Relating to oral health, Latin American professors presented significantly higher values in daily toothbrushing than Spanish professors. This high frequency in toothbrushing could be related to high neuroticism levels [68]. However, our results were not consistent with these findings since Latin American professors presented significantly lower neuroticism values. Furthermore, no significant associations were found between toothbrushing and psychological factors [69]. Nevertheless, previous researchers pointed out a relation between stress and oral health, showing how there is an association between academic or work-related stress and worsening of oral hygiene and increasing gingival inflammation [35,70]. Our results were in consonance with these findings since Spanish professors, who showed higher teaching stress and perceived stress levels, also presented lower toothbrushing frequency. In this line, previous authors highlighted how alterations on the oral microbiome have been related to gut dysbiosis, triggering variations in the gut microbiota’s composition modulating the anxiogenic response [71,72], as well as the strong stress influence in gut microbiota’s composition, generating different gastrointestinal disorders and food allergies due to the modification in motility and visceral sensibility [73,74,75]. Nevertheless, no significant differences in gastrointestinal pathologies (gastritis or heartburn) were found in any group.
Regarding smoking and sleep habits, Spanish professors showed significantly higher values than Latin American professors in both variables. Higher smoking habits presented by Spanish professors who additionally showed higher perceived stress and teaching stress levels, were in consonance with previous researches since it was found how heavy smokers had a higher perceived stress as well as findings that stress raised the necessity to smoke [76,77,78,79]. Nevertheless, sleep habits in Spanish professors were not in consonance with previous literature, since several authors described how stressful periods shortened sleep and produced insomnia [80,81,82].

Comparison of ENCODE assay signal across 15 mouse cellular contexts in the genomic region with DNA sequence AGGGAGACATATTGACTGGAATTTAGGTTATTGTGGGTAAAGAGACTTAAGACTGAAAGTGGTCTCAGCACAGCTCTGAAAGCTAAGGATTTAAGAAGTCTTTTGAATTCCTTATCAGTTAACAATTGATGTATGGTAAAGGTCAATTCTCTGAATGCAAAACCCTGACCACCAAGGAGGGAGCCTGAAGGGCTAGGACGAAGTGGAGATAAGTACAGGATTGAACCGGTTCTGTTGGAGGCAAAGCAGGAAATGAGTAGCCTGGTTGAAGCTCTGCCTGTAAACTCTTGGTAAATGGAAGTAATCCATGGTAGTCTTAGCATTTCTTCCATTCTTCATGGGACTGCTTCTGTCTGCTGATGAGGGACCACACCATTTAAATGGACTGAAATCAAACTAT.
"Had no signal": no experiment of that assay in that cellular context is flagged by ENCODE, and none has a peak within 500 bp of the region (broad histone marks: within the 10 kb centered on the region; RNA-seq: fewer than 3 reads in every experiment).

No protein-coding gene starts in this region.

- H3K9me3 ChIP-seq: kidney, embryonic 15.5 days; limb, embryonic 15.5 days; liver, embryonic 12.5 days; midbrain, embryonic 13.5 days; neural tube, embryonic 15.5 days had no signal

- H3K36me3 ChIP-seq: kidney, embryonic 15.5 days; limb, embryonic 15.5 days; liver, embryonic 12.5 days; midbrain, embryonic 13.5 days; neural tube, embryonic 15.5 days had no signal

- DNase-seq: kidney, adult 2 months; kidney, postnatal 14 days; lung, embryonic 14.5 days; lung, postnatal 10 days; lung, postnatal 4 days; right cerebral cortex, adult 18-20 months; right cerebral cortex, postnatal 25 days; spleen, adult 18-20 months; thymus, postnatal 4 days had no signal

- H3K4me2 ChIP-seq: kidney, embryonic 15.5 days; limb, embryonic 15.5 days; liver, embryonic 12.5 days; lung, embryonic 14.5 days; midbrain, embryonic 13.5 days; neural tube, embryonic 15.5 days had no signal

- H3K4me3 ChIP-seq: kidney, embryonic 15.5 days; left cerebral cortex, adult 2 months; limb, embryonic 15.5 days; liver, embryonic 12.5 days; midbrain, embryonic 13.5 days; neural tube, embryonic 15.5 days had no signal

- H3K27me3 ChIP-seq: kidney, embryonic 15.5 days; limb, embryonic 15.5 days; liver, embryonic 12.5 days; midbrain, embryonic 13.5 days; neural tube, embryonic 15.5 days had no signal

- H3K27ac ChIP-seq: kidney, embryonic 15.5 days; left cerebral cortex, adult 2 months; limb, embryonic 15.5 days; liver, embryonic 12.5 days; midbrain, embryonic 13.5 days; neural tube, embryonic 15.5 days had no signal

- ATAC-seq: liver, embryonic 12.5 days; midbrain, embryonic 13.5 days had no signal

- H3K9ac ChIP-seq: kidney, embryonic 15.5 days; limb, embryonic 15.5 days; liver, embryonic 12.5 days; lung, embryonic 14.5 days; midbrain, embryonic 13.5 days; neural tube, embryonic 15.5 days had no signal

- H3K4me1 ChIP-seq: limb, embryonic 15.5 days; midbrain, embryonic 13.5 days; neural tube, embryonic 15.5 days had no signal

4.1. Limitation of the Study and Future Research Lines

The main limitation of this study was the lack of biological measurement including stress hormones (cortisol, adrenaline, alpha-amylase, etc.), and gut microbial population, which may provide relevant information with the aim to improve the complete understanding of stress related effects in this population. Additionally, economic status was not included in questionnaires and we consider it could be an important issue to take into consideration since an adverse economic situation may have a strong influence on stress. Future studies may address these issues.

4.2. Practical Application

The multifactorial analysis in stress-related factors may be considered as a useful tool to measure and prevent stress in professors with the aim to help professors facing stressful situations—helping them develop their skills properly and helping to prevent burnout syndrome.

5. Conclusions

There were cultural differences between Spanish and Latin American professors; Spanish professors presented significantly higher burnout levels, teaching stress, perceived stress, neuroticism and different nutrition, physical activity, and oral health pattern than Latin American professors. These differences may be due to the habituation of Latin American professors to their higher stressful and demanding socio-cultural context.

Author Contributions

Conceptualization—V.J.C.-S. and J.F.-L.; methodology—V.J.C.-S. and L.R.-F.; software—V.J.C.-S.; validation—V.J.C.-S. and J.F.-L.; formal analysis—V.J.C.-S. and L.R.-F.; investigation—V.J.C.-S.; resources—V.J.C.-S.; data curation—V.J.C.-S.; writing—original draft preparation—L.R.-F.; writing—review and editing—V.J.C.-S. and L.R.-F.; visualization—V.J.C.-S.; supervision—V.J.C.-S.; project administration—V.J.C.-S. All authors have read and agreed to the published version of the manuscript.


This research received no external funding.


We would like to acknowledge the significant contribution of the participants and professors for collaborating in the study. We would also like to acknowledge the involvement of the predoctoral research assistants.